Sleep: How Much Do You Need and How to Get More of It

Guest Post from The Sleep Help Institute By: Ellie Porter (Managing Editor)| SleepHelp.org

ellie@sleephelp.org

On an average day, 28 to 44 percent of adults sleep less than seven hours, the recommended daily amount. Anywhere from seven to nine hours of sleep is considered healthy with a few people falling above or below the average. Many people treat sleep as a luxury rather than a necessity. However, sleep is vital to your physical, mental, and emotional health and is key to reaching your personal and professional goals.

The Need for Sleep

There are key processes that only take place while you sleep. During the first of the deep sleep stages, the body releases human growth hormone to stimulate the repair of damaged, worn out muscles. The immune system recharges and transports white blood cells through the bloodstream. And, the brain cleanses itself of toxic proteins, prunes and strengthens communication pathways, and consolidates memories all while you sleep.

Sleep is also important for your functioning during the day. Without enough of it, the body releases more of the hunger hormone ghrelin and less of the satiety hormone leptin. The brain’s reward center also goes haywire for high-fat, sugary foods, causing intense cravings for unhealthy foods.

Emotional stability relies on sleep too. The portion of the brain that processes your emotions goes into overdrive if you don’t get enough sleep, especially over negative experiences and feelings. The logic part of the brain that normally balances your emotions becomes less active, leaving you prone to mood swings, irritability, and overreacting.

How to Get More

Thankfully, the regularity and length of your sleep cycle are highly responsive to your personal habits and behaviors, giving you the power to change your sleep results. However, it will take a consistent effort on your part.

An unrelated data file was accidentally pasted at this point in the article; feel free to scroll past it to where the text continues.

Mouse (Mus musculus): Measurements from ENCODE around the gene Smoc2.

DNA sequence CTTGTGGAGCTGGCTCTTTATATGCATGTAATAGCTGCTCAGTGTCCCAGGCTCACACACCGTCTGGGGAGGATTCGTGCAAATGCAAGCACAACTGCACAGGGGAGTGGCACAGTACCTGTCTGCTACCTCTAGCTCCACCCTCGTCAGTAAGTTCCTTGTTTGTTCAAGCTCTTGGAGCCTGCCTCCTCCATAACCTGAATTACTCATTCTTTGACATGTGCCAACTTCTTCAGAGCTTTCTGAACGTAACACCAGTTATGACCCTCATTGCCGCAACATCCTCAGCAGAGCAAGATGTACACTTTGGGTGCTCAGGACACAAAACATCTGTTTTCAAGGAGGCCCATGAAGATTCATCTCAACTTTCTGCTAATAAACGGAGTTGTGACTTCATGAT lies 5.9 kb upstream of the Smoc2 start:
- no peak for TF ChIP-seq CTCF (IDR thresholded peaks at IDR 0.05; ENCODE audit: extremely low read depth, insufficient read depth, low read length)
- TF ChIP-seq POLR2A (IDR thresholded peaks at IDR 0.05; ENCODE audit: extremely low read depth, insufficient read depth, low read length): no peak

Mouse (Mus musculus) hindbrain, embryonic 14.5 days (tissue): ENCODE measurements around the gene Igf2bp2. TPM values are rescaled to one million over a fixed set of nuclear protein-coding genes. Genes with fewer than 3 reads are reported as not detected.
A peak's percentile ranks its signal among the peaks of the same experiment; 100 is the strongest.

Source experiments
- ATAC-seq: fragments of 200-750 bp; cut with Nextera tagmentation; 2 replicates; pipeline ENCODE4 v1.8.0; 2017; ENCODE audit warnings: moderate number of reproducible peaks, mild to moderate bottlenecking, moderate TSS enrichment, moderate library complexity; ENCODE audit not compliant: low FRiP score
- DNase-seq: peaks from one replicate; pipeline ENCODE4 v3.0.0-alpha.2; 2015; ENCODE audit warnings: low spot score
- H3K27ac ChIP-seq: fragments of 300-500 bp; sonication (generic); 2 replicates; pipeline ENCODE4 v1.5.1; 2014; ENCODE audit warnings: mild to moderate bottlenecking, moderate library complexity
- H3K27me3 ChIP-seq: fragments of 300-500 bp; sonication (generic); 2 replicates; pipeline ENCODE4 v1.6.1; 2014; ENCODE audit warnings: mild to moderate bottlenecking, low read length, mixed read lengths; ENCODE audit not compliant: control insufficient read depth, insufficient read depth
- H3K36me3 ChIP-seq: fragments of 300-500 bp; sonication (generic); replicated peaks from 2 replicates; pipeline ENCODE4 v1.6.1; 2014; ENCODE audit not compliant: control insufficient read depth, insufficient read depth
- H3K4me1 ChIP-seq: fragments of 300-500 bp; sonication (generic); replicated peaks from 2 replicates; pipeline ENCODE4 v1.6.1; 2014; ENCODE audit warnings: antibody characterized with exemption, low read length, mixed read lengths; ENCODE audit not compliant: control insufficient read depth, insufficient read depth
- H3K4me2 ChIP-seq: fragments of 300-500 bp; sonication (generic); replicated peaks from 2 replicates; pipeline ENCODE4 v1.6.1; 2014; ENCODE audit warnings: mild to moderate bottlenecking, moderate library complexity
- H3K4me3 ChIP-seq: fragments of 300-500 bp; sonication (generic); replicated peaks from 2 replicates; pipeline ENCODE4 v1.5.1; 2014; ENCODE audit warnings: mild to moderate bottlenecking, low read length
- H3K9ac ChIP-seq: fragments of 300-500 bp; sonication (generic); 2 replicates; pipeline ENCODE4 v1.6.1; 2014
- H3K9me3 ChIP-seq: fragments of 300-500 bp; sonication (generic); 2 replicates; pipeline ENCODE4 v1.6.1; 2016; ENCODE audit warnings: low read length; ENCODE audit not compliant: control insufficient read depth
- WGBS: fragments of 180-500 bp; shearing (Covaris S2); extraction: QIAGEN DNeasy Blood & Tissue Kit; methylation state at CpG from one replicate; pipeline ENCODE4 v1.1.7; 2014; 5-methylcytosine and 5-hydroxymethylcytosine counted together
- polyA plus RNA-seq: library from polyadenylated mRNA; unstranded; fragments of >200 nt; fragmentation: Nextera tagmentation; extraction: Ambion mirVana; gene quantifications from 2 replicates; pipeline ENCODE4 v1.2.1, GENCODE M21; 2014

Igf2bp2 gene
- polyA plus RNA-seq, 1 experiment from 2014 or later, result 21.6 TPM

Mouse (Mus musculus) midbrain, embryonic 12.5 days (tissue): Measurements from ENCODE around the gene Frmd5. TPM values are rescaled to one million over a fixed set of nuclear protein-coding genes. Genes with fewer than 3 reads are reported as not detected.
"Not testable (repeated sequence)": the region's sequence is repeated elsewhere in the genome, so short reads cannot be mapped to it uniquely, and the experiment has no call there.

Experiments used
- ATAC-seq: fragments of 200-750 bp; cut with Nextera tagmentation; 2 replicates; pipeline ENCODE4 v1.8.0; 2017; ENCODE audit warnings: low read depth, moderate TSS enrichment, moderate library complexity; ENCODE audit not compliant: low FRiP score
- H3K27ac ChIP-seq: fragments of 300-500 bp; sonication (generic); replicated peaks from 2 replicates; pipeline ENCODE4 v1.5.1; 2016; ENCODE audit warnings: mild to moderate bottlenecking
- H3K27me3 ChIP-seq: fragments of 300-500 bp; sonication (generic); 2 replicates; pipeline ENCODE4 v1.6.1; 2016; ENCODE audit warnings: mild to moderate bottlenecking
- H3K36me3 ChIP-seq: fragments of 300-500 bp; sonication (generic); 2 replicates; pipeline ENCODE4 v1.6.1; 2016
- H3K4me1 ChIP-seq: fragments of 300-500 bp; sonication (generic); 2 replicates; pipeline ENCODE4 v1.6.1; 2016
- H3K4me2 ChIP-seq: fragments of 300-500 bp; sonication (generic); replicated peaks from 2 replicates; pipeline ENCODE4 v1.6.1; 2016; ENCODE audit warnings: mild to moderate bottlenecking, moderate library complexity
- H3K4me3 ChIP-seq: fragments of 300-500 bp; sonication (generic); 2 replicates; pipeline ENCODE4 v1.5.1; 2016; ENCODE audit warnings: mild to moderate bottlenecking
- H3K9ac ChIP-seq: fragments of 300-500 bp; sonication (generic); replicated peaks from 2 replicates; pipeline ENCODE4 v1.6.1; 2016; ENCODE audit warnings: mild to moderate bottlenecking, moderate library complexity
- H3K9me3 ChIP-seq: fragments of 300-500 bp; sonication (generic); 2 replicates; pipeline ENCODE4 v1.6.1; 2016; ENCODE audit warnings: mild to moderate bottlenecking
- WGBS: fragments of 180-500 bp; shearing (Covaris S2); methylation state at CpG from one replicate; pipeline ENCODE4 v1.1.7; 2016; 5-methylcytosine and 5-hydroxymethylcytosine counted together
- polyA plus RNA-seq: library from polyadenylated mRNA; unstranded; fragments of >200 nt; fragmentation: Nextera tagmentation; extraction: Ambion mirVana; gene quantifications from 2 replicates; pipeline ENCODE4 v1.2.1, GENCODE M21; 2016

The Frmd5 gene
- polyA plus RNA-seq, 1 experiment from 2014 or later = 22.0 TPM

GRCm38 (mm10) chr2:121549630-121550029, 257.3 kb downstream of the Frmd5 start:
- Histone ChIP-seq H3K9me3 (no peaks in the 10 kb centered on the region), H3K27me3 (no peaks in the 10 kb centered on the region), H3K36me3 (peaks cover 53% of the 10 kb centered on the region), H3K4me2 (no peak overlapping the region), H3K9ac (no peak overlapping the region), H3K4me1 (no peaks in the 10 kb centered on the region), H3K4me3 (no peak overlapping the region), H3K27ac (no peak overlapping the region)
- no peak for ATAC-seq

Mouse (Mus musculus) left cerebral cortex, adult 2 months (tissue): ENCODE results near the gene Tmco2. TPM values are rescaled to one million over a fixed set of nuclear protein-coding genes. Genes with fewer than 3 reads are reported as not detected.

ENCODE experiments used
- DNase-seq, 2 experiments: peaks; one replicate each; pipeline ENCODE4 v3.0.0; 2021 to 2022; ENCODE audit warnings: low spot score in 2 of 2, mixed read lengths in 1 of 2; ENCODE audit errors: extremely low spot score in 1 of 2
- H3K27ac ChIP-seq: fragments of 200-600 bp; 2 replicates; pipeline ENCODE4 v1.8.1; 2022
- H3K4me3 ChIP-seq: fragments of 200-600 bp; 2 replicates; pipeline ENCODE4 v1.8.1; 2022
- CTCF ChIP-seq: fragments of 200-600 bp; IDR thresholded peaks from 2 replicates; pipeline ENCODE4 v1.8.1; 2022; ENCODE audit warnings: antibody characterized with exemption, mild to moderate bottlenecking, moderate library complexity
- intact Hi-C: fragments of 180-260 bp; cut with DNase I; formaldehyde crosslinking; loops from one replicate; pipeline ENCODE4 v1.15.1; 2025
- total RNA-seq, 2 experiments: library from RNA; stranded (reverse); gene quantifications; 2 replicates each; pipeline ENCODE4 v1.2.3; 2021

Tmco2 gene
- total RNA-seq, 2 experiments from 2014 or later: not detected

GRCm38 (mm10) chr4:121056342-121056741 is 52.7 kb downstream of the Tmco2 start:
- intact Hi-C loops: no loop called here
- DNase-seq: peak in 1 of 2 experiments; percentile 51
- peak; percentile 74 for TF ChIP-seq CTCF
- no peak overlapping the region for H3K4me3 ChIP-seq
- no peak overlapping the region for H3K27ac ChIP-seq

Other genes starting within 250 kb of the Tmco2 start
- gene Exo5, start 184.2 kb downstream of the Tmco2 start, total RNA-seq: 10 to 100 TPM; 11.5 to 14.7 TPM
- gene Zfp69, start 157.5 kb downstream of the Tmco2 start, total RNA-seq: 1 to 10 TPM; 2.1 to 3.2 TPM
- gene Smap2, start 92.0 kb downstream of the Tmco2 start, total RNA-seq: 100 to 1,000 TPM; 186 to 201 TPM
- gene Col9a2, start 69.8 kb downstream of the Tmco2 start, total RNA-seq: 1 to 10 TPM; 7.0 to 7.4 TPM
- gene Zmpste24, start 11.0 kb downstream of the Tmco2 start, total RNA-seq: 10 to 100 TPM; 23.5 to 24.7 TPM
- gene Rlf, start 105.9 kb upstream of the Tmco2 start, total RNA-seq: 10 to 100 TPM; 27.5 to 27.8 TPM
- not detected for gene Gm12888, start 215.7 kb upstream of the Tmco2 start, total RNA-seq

• Commit to a Bedtime: The body is designed for sleep, and one of the best ways to promote it is to commit to a regular bedtime. Consistency allows the brain to recognize and predict to start the sleep cycle.
  • Make a Routine: Trouble falling and staying asleep? Try developing a soothing bedtime routine. Routines provide another way to trigger the sleep cycle while giving you a chance to address stress and tension. Those who need to bring their heart rate and blood pressure down before bedtime may benefit from adding five to ten minutes of meditation to their routine. Meditation improves the connection between the logic and emotion center of the brain, and with time, trains the body to elicit it’s “relaxation effect.” Yoga is another option for those who may experience stress and tension in their muscles. It has been shown to reduce stress-related inflammation while improving mood.
  • Address Sleep Issues: Sometimes there’s more at work than poor sleep habits. If you’ve struggled with insomnia for an extended period of time, snore excessively, or struggle with restless legs, you may have an underlying issue that needs medical attention. There are medications, devices like anti-snore mouthguards, and other treatment options that may help.
  • Turn Off the TV (and other electronics): Electronic devices can disrupt your sleep cycle in more ways than one. Some emit a blue spectrum light that suppresses sleep hormones. And, depending on what you watch or read, the content can stimulate your brain and emotions, making it difficult to sleep. Give yourself at least two to three hours of screen-free time before bed.

Conclusion

Changing your habits may take time, but the benefits you’ll see make it worth the effort. When adequate sleep is coupled with good nutrition and regular exercise, you’re creating a foundation on which to build a happy, fulfilling life.

At Better Health there is also a few services that can even further enhance quality sleep. From Nutrition to Acupuncture to Osteopath all can add different healing modalities to bring you that full nights sleep, you truly need.

The Author ~ Ellie Porter ~ Managing Editor | SleepHelp.org 1601 5th Ave, Suite 1100 Seattle, WA 98101ellie@sleephelp.org